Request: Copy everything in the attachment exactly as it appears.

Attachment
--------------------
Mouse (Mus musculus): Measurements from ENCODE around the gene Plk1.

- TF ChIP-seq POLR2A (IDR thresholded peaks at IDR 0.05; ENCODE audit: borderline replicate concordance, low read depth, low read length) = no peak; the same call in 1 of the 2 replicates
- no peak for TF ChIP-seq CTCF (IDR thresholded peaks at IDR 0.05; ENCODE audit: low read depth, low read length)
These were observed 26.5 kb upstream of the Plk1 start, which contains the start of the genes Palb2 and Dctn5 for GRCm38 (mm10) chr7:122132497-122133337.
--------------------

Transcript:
Mouse (Mus musculus): Measurements from ENCODE around the gene Plk1.

- TF ChIP-seq POLR2A (IDR thresholded peaks at IDR 0.05; ENCODE audit: borderline replicate concordance, low read depth, low read length) = no peak; the same call in 1 of the 2 replicates
- no peak for TF ChIP-seq CTCF (IDR thresholded peaks at IDR 0.05; ENCODE audit: low read depth, low read length)
These were observed 26.5 kb upstream of the Plk1 start, which contains the start of the genes Palb2 and Dctn5 for GRCm38 (mm10) chr7:122132497-122133337.